This year, Team Knit is the old faithfuls. (Photo taken last year when we were still allowed to touch each other.)

Me
Ken
Cameron
Pato

I know that things are tough all over, and I know that it’s possible all you can send us this year is luck and love, and we appreciate that a great deal. I know too that usually now I would fire up the Karmic Balancing machine, and I might yet – but I wanted to get a feel for what you all thought first? I know I’m tired of quarantining or wiping down packages, and I know that it would be an extra trip out to the post office for me to send something to someone now and while things are starting to be less scary in Canada (and I have been to the post office once) we’re still supposed to keep our public contact to a minimum.  I know so many of you are in the US- the epicenter of the world’s pandemic, and that with hundreds of people dying every day still – you might not feel comfortable going to the the post office, or getting a package. I am wiling to consider it if it seems or becomes reasonable, but don’t want to facilitate a system that gets anyone hurt – that’s so totally not what the Rally is meant to do (despite Ken’s banged up knee.)

Let’s think on it, and I’m open to feedback in the comments – thanks for being there. Let’s try to find a way to be nice to as many people as we can, with the minimum amount of risk.

You know, someday we’ll all read about this year in books.

Categories: Knitting Feeds

Seasonally Appropriate-ish

Yarn Harlot - Wed, 06/10/2020 - 15:39

Now that I hang this finished thing in the back garden to show it to you, I can see that I was wrong about it. (I am physically distanced from all the World’s Top Knitwear models at the moment. I guess I could ask Joe to do it, but I know exactly how it ends and choose not to go there. For two people who’ve been locked down together for eleven weeks we’re getting along just fine, and part of that is that we try really hard to care about the things the other person is interested in and in return, don’t ask the other person to have to pretend too often.)

Shawl: True Colors Yarn: Fiber Optic Kashmir 6-pack in Spice, along with a skein in the natural grey.  (Edited to add: Thanks to everyone in the comments who tipped me off that I’d forgotten to link to the pattern – there you go!)

While I was knitting the last little bit of this one, it seemed to me rather hopelessly autumnal and it didn’t scratch the itch of spring fever that I had.  I was looking to embrace summer with my knitting, bright colours, hope and joy – it didn’t speak to me of flowers and warmth and water. (To be fair, not much in my stash does.) Now that it’s done though?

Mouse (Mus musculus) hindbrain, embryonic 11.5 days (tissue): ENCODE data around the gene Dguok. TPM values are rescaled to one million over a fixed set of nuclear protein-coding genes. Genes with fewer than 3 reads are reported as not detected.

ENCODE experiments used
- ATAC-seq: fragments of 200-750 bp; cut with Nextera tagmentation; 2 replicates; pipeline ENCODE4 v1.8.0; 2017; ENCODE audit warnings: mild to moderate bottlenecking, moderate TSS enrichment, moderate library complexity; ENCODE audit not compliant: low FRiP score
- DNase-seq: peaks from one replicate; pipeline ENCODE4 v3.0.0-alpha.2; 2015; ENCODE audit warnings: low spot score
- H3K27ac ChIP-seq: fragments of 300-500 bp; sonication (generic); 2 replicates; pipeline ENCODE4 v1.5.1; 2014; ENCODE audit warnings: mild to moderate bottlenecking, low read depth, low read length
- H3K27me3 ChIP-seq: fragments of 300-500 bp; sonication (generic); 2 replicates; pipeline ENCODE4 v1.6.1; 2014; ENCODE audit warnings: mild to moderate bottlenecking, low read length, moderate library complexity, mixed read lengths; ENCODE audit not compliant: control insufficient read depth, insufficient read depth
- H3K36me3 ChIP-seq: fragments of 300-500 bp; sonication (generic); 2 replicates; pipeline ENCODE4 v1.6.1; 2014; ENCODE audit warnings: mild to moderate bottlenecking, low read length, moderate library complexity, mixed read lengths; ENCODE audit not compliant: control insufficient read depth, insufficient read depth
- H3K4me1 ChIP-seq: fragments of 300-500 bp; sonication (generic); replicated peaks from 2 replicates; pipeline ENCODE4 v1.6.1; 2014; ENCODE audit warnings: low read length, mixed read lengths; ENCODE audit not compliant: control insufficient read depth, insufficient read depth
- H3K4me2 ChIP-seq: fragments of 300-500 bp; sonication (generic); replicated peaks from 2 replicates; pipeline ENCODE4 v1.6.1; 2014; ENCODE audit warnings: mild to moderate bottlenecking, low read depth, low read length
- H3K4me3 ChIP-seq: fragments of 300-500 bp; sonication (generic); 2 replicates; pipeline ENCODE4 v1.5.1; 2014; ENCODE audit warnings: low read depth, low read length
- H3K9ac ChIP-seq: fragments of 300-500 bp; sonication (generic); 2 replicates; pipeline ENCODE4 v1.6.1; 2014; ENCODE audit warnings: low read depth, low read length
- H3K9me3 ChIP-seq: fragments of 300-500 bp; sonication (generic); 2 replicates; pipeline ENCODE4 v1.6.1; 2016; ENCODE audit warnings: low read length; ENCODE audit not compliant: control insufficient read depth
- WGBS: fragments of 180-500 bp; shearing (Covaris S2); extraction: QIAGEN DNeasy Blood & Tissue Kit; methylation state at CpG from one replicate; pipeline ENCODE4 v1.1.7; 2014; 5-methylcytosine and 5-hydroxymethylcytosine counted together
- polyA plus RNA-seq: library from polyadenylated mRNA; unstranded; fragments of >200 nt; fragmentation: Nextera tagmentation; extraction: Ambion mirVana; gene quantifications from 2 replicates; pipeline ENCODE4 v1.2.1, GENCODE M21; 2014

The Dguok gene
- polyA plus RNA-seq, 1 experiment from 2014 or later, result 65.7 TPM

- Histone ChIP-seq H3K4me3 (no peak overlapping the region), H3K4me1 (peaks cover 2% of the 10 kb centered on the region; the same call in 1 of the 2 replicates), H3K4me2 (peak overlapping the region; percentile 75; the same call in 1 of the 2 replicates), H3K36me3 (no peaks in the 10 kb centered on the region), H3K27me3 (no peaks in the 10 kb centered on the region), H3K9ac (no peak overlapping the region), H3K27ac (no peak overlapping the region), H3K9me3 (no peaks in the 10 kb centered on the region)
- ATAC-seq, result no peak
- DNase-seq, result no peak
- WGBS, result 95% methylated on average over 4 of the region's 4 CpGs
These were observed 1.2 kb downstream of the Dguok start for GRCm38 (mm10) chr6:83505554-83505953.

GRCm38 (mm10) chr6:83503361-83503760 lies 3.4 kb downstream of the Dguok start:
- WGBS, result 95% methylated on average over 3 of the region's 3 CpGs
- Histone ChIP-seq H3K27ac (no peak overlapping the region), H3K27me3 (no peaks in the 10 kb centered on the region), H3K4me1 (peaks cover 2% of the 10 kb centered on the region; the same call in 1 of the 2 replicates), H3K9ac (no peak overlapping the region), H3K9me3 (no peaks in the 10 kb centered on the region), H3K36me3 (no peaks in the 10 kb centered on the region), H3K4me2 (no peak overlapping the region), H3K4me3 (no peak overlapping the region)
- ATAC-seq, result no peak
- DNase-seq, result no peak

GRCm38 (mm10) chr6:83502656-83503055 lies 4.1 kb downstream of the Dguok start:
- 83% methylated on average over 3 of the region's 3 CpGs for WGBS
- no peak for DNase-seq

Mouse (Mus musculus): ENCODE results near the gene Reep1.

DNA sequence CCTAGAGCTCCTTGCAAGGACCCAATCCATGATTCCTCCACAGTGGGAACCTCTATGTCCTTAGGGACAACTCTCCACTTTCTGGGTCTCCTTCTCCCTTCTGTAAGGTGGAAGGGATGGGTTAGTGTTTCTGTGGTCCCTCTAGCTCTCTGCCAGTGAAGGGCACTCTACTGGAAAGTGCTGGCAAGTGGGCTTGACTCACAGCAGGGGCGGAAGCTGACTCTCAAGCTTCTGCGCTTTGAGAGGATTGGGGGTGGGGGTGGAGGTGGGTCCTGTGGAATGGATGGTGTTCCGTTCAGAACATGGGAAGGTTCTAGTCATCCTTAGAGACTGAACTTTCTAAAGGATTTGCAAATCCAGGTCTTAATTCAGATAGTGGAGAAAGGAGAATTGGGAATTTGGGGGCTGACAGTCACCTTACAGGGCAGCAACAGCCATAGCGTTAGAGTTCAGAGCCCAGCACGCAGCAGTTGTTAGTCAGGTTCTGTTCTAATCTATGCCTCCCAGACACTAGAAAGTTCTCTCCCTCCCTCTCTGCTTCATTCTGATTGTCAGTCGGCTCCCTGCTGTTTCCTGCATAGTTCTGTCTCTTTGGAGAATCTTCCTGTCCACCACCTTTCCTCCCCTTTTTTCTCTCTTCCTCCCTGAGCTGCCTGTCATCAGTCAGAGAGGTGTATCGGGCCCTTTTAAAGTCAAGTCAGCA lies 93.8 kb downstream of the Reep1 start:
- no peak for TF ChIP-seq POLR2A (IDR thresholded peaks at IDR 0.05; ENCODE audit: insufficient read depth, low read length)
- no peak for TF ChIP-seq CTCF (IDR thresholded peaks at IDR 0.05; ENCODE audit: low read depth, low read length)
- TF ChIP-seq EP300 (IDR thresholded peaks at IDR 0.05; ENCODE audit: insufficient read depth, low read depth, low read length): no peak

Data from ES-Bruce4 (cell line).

Doesn’t it just.  I love it.  I think it’s just so pretty, and I believe I’ve got that little jolt of bright acid springtime yellow to thank for it.  It’s exactly the colour of new leaves, and that ruby red is like the red of ranunculus or sweet peas.  I’m entirely smitten.  I admit, it hurts just a little to finish something so cozy as it gets truly hot around here, and I am rather short of places to wear it,  but I have hopefully hung it near the back door, ready in case there is a cool evening.

Still hungry for summer colours, a rampage through the stash turned up this kit, and I started to feel like I had the hang of this season. Summery – right? I’m getting the hang of this.  I’m out of my box.

Yarn: some antique (and sadly discontinued) Schaefer Heather (in bluebell) Pattern: Undulating Waves.

Don’t those little beads remind you of water trickling through a stream on a day with bright blue skies? Of forget-me-nots and rhododendrons…

It is a shame then that I dropped it like a hot rock when yarn came from Lichen and Lace (the used-to-was owner of the famed Lettuce Knit here in Toronto, now turned dyer extraordinaire in New Brunswick.)

They’re beautiful to be sure – but I opened the package and was disappointed for a second, wondering if I was retreating to my typical fall colours. (That’s 1-ply merino in “woods” and Marsh Mohair in “Shrub”)  I wondered if I was really any good this spring and summer knitting thing, and then I laid the little beginnings of my sweater in the heuchera by the door for a photo, and look.

It’s a summer Love Note after all. (Literally.  Now that the whole rest of the world is finished knitting that sweater I might as well make one. Nothing says Toronto heat wave like mohair!)

Categories: Knitting Feeds